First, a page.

When schools and businesses first started closing around the country at the beginning of the pandemic, I found myself wanting to do more in response. But because of the circumstances, I felt so limited in how I felt I could reach out and help. Going out into the world and physically serving was not an option, given the shutdowns.
I felt a little bit helpless. I was praying for all those affected by the pandemic, but I wanted my prayer to somehow be accompanied and strengthened by action. That’s when it dawned on me: making a sacrifice by giving something up is a way to do something — to put prayer in motion. And when I give something up as a prayerful action, making that sacrifice is a way to touch and share the experience of those who are suffering.
So I resolved that I would make a specific sacrifice on just one day a week — specifically for all those affected by the COVID-19 pandemic — as an action that accompanied my prayer.
For no rhyme or reason, I chose Thursdays as a day for my sacrifice. So now, each Thursday, I eat simple meals and do not indulge in any kind of dessert. It seems arbitrary just mentioning it in writing, but for me this is a huge sacrifice.
And sure enough, true to Murphy’s Law, on the one day I choose to reject dessert all I can think about is that brownie. Rationalizations creep in: it will probably go stale before tomorrow; it doesn’t really count as dessert because I made it with coconut oil and Greek yogurt; it will most definitely be the last brownie on the face of the Earth.
There’s always a reason and a temptation to throw in the towel on my sacrifice. But each time I turn away from those temptations becomes a little prayer for those who are suffering. Each time I turn away and deny myself, I am uniting this prayer to their suffering so that I may share ever so slightly in the pain they are experiencing.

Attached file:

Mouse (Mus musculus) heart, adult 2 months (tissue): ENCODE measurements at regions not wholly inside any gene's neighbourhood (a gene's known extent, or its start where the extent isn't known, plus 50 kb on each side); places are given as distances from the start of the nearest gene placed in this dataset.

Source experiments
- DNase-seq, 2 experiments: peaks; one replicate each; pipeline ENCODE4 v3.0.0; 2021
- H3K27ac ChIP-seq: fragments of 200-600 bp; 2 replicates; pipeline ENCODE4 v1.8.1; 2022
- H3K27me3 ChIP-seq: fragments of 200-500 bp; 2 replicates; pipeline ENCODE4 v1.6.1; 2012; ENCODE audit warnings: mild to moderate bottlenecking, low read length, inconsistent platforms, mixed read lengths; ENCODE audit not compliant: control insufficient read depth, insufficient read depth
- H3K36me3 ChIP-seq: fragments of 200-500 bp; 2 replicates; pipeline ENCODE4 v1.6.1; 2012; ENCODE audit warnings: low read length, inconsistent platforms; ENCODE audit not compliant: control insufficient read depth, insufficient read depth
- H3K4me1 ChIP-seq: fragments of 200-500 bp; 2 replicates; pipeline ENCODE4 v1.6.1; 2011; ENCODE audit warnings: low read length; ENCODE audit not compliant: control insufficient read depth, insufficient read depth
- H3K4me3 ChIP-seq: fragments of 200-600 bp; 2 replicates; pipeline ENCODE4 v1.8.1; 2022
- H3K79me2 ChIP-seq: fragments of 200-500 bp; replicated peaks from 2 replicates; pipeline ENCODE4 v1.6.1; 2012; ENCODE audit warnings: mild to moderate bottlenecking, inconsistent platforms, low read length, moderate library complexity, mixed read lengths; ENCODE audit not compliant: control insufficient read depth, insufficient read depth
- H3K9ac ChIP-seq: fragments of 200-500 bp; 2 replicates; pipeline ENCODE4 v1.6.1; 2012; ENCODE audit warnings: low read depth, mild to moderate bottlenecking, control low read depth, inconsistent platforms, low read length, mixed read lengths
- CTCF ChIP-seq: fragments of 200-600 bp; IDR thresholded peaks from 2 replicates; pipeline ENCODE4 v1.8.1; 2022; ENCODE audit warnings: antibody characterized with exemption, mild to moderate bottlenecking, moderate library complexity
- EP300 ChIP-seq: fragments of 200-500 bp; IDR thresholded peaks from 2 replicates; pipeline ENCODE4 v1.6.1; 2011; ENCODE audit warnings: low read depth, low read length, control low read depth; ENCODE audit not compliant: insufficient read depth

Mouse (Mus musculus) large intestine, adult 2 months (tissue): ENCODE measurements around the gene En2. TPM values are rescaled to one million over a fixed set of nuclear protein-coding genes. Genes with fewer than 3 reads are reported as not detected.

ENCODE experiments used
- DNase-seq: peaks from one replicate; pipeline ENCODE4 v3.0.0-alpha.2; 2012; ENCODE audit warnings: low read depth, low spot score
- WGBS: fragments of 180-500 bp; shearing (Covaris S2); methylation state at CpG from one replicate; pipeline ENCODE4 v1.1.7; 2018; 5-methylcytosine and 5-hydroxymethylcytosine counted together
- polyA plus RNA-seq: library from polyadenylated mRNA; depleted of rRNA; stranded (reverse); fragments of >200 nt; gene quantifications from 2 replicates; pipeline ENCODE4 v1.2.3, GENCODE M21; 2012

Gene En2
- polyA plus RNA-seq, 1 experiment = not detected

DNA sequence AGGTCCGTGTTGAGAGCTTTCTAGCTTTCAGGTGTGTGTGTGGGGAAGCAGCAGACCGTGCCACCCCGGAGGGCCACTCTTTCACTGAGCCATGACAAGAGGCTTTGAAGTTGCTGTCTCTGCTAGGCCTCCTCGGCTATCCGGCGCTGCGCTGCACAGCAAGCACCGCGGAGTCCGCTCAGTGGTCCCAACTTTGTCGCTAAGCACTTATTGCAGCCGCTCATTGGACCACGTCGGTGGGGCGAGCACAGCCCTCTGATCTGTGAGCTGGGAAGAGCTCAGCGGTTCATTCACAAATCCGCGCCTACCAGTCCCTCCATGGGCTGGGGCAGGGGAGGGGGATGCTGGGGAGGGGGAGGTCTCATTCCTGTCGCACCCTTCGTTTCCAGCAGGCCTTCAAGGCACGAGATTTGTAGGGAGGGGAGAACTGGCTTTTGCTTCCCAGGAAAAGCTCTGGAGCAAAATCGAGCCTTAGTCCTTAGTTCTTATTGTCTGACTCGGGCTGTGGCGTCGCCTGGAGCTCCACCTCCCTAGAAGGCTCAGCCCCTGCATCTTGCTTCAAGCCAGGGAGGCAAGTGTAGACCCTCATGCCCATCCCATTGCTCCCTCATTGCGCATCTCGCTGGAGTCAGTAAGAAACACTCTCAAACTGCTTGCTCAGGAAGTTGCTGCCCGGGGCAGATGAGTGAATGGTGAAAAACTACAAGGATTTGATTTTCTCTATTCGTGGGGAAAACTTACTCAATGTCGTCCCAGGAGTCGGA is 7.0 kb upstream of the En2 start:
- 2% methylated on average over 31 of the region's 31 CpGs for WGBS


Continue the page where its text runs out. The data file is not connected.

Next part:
This has become a weekly habit for me. And even when the pandemic is safely behind us, I intend to continue to add sacrifice to my prayer. I’ve discovered that practicing self-denial and control once a week has helped me to grow in other virtues. And I know that even though I cannot see most of the outcomes of those for whom I am sacrificing, I’m confident my solidarity with them means something for both of us.
I may not be able to touch or see or talk to those people that I am sacrificing for, but I am acting in solidarity with their suffering. I am uniting my suffering with theirs, even if it is in a much less painful way. Each time I turn away from something that I want, even if it is a good thing, I can offer that sacrifice as a prayer for those who are hurting from the pain of losing someone they love to the virus, those who are working tirelessly to keep others safe and healthy throughout this time, or even those whose bodies are fighting the virus themselves.
There are many weeks where I feel like my sacrifice means nothing because I can’t see any direct effects. But I know that a willing sacrifice is an act of love, which always makes an impact even if it’s hidden. It may not be easy, and I can verify that sacrifice doesn’t immediately taste or feel as good as eating a brownie does, but we were not made for brownies or the comforts of this world. We were made for love, and loving well costs something.